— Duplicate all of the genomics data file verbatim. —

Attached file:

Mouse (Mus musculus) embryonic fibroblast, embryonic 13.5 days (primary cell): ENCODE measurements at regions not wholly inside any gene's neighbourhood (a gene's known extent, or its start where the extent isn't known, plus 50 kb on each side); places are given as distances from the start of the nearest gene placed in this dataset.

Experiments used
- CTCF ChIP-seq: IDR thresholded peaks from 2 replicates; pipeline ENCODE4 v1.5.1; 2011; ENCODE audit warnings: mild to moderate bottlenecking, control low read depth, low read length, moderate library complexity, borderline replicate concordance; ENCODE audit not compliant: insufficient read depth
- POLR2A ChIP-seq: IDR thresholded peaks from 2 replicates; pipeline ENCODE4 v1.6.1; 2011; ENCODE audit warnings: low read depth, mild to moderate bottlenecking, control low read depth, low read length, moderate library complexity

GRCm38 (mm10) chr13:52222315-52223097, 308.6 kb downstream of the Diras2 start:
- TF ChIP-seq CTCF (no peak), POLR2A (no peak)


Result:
Mouse (Mus musculus) embryonic fibroblast, embryonic 13.5 days (primary cell): ENCODE measurements at regions not wholly inside any gene's neighbourhood (a gene's known extent, or its start where the extent isn't known, plus 50 kb on each side); places are given as distances from the start of the nearest gene placed in this dataset.

Experiments used
- CTCF ChIP-seq: IDR thresholded peaks from 2 replicates; pipeline ENCODE4 v1.5.1; 2011; ENCODE audit warnings: mild to moderate bottlenecking, control low read depth, low read length, moderate library complexity, borderline replicate concordance; ENCODE audit not compliant: insufficient read depth
- POLR2A ChIP-seq: IDR thresholded peaks from 2 replicates; pipeline ENCODE4 v1.6.1; 2011; ENCODE audit warnings: low read depth, mild to moderate bottlenecking, control low read depth, low read length, moderate library complexity

GRCm38 (mm10) chr13:52222315-52223097, 308.6 kb downstream of the Diras2 start:
- TF ChIP-seq CTCF (no peak), POLR2A (no peak)